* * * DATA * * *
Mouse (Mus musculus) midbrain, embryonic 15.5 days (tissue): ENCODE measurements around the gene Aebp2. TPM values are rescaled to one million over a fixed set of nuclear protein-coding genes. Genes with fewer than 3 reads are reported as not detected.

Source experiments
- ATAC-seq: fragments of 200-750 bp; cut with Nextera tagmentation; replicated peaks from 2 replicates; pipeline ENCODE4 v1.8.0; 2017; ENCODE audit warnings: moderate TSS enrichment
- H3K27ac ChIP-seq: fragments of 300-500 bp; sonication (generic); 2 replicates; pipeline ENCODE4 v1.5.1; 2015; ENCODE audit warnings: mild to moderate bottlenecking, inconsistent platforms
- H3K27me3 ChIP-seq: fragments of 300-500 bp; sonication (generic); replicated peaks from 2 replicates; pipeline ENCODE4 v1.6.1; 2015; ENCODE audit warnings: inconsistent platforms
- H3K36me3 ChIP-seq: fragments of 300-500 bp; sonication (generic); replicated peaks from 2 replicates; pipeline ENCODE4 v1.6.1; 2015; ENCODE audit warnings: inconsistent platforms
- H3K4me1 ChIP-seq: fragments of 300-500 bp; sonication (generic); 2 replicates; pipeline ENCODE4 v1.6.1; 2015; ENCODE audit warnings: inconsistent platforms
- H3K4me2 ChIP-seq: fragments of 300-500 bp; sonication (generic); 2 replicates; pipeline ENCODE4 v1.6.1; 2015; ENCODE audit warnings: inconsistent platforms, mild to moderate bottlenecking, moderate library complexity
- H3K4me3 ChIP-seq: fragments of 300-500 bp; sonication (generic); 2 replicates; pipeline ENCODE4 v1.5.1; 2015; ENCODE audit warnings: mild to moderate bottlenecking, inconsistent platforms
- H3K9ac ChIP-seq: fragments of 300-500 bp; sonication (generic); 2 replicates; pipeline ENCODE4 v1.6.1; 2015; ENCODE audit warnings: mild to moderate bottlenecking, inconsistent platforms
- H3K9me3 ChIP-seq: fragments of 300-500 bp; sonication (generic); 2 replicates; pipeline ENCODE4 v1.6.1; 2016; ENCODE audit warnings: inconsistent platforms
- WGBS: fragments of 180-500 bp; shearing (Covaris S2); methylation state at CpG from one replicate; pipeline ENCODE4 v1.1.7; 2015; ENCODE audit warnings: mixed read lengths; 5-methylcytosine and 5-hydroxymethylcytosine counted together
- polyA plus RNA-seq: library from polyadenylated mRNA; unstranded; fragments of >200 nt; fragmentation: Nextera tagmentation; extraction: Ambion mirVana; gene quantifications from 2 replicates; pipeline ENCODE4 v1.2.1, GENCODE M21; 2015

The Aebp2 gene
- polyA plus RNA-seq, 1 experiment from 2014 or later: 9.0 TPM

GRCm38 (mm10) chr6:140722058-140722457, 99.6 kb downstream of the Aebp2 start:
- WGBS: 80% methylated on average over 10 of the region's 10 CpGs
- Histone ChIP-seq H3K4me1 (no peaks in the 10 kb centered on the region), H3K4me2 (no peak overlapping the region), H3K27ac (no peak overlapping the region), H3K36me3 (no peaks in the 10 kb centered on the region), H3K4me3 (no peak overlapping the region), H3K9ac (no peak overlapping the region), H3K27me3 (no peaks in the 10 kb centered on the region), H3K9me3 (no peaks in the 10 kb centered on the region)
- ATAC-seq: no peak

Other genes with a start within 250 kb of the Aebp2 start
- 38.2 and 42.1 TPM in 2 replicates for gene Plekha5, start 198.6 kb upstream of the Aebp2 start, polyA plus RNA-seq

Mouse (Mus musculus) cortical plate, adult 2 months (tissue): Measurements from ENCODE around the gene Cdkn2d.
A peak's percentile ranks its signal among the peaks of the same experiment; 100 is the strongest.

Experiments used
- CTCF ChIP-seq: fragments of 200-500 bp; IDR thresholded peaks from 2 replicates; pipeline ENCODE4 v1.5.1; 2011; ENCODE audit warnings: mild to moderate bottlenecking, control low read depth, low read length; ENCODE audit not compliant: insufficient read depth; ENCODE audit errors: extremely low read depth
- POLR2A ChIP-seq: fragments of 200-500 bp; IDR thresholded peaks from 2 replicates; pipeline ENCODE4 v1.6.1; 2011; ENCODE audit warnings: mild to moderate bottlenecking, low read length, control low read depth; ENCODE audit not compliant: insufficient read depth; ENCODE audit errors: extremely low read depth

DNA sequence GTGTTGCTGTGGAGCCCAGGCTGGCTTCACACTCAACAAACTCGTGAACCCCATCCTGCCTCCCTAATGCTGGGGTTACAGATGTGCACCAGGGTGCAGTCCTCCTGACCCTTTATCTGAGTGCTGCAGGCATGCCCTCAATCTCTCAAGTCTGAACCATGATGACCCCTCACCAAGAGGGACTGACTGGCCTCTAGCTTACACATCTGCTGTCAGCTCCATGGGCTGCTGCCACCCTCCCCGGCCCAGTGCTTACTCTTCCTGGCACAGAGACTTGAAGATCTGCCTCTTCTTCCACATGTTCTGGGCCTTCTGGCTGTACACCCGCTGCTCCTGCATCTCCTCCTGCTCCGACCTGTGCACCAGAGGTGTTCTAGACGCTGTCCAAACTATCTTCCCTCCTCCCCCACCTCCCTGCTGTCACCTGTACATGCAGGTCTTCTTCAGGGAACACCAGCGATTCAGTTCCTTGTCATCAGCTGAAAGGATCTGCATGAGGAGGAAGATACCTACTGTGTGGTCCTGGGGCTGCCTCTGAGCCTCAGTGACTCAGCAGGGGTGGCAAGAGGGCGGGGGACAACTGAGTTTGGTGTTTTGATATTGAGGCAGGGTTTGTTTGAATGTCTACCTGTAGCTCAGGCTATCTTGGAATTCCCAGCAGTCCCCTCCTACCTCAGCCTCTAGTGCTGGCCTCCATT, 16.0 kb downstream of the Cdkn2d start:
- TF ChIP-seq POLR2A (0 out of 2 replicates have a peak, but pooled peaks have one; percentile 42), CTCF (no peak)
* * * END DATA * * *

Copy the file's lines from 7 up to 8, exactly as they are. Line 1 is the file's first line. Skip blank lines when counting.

- H3K4me1 ChIP-seq: fragments of 300-500 bp; sonication (generic); 2 replicates; pipeline ENCODE4 v1.6.1; 2015; ENCODE audit warnings: inconsistent platforms
- H3K4me2 ChIP-seq: fragments of 300-500 bp; sonication (generic); 2 replicates; pipeline ENCODE4 v1.6.1; 2015; ENCODE audit warnings: inconsistent platforms, mild to moderate bottlenecking, moderate library complexity